September is National Infant Mortality Awareness Month. Infant mortality is the number of babies under one year old that die from any cause. Infant mortality rate (IMR) can be defined as the number of deaths during the first year of life per 1,000 live births in a given year or period. According to the National Center for Health Statistics (NCHS), the top 4 causes of infant deaths for 2010 (our most recent data) were birth defects, disorders related to preterm birth, and low birth weight, and sudden infant death syndrome, better known as SIDS. According to NCHS, the infant mortality rate for the US in 2010 was 6.15 deaths per 1,000 live births. While this may seem like a low number, the toll to the families who are affected is enormous. We recognize infant mortality each September to raise awareness and remember those children lost.
Preconception health is a term used to describe women’s health before becoming pregnant. In the United Stated, approximately 50% of pregnancies are unplanned. This means that women who want to have children at any point in their lives should try to be as healthy as possible. It should also be noted that regardless of pregnancy intentions, health is an important matter for women to focus on throughout all stages of life.
According to the National Office on Women’s Health, the first most important areas of focus for preconception health and preparing for pregnancy include:
- Folic Acid – Folic acid is a B vitamin that cells use when they copy DNA. Inadequate levels of Folic acid can cause birth defects such as spina bifida, which causes the highest number of infant deaths in the US every year. These birth defects form very early in pregnancy, before many women realize they are pregnant, so it is important to take folic acid every day. Folic acid is in prenatal vitamins and many multi-vitamins. It can also be found in green, leafy vegetables like spinach. The Centers for Disease Control and Prevention (CDC) recommend that all women of childbearing age consume 400 micrograms daily, and pregnant women consume up to 800 micrograms daily. Women trying to become pregnant or are pregnant should talk to their doctor about how much folic acid they need.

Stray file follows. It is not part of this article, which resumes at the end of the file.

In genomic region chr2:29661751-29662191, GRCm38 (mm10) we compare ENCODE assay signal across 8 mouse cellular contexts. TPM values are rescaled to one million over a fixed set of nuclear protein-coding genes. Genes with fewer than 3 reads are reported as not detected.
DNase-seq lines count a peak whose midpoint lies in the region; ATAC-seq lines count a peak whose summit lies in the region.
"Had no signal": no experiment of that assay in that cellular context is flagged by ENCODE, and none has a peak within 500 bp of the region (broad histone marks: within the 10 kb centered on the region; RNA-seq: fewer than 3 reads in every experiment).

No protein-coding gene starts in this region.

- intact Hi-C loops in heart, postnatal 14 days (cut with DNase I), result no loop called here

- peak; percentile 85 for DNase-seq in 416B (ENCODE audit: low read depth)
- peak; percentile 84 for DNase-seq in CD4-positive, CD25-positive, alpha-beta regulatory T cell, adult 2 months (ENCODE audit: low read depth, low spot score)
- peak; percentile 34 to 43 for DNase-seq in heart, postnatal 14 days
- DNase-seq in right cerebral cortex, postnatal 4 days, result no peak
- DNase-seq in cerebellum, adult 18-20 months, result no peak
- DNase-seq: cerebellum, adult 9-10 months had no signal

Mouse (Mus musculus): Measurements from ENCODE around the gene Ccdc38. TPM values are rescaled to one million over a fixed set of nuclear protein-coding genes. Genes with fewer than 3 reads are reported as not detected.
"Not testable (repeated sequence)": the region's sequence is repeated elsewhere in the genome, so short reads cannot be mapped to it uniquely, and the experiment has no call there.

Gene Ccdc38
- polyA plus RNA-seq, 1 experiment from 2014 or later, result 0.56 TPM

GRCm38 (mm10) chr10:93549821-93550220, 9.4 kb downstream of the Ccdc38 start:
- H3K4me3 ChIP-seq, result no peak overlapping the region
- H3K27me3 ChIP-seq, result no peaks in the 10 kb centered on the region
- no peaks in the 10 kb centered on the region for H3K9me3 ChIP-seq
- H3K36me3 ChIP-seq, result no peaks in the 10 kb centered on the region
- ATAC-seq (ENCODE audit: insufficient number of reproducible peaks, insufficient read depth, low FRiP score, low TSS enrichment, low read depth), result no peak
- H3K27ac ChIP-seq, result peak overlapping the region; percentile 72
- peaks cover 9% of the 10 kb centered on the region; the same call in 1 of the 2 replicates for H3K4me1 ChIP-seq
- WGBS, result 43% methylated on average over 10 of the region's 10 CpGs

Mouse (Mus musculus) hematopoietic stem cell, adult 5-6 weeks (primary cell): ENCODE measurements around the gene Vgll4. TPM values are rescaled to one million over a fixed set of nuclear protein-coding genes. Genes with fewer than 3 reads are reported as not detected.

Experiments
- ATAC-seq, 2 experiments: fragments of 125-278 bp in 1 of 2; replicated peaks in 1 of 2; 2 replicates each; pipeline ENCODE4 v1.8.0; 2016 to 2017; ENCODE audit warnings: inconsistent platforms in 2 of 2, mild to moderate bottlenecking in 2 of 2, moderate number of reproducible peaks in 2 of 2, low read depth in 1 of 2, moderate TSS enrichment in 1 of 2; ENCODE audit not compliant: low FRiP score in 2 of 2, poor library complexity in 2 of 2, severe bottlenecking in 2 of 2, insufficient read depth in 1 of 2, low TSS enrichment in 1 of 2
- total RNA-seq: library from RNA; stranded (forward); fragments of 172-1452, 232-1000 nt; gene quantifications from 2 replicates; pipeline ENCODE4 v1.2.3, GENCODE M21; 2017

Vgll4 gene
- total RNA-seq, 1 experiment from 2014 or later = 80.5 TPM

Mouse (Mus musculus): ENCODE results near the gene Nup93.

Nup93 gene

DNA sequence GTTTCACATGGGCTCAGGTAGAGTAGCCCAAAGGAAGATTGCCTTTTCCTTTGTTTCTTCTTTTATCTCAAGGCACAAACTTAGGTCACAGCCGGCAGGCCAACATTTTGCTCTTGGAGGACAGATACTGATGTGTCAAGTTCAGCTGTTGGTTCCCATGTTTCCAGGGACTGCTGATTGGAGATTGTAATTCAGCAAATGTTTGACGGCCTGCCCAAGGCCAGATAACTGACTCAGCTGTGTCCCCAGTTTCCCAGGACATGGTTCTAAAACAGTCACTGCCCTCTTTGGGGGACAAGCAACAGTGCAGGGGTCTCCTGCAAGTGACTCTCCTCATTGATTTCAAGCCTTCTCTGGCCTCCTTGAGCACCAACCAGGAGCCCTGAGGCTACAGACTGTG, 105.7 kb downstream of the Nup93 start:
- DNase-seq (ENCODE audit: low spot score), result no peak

- Smoking and Alcohol Consumption Cessation – According to the March of Dimes, smoking during pregnancy is linked to birth defects and preterm birth, two of the largest contributors to infant mortality. Mothers who smoke and drink during pregnancy can cause health problems for babies later in life. Also according to the March of Dimes, drinking alcohol during pregnancy can lead to miscarriage, low birth weight and preterm birth, and developmental problems later in life. Smoking and drinking too much alcohol is also harmful to women’s health. To prepare for a pregnancy, women should stop smoking and drinking alcohol.
- Chronic Condition Control – It is important to make sure that any ongoing conditions such as diabetes, high blood pressure, being over or under weight, and asthma are being managed correctly. Chronic conditions can cause problems during pregnancy, and a pregnancy can also affect chronic conditions. Women should see their doctor to ensure chronic conditions are being managed correctly.
- Prescription and Over-The-Counter Medications, Supplements and Vaccines – Some medications and supplements can cause problems during pregnancy, including birth defects. It is important to check with a doctor about anything you may be taking. Expecting mothers and those trying to get pregnancy should check with a physician to ensure they are up to date with vaccinations because certain diseases, such as chicken pox and rubella, can cause problems such as birth defects if they are contracted during pregnancy.
- Avoid Contact with Harmful Chemicals, and Cat and Rodent Feces – Some chemicals can cause birth defects if a pregnant woman is exposed to them. Cat feces may contain a parasite that causes a disease called toxoplasmosis which causes birth defects, and rodents including hamsters and guinea pigs can have a virus called lymphocytic choriomeningitis that can be harmful to a baby. It is best to have someone else change cat litter and clean rodent cages to avoid exposure to these diseases during pregnancy. Ask a physician which chemicals to avoid while pregnant.
If a woman is thinking about becoming pregnant, it is also very important that she checks in with her primary care doctor. Whether planned or not, the goal is to make sure women are having the healthiest pregnancy possible, and that process begins pre-conception. For more information on preconception health, visit the Office on Women’s Health and the March of Dimes websites.
Remember to check back for our next post on the importance of fathers!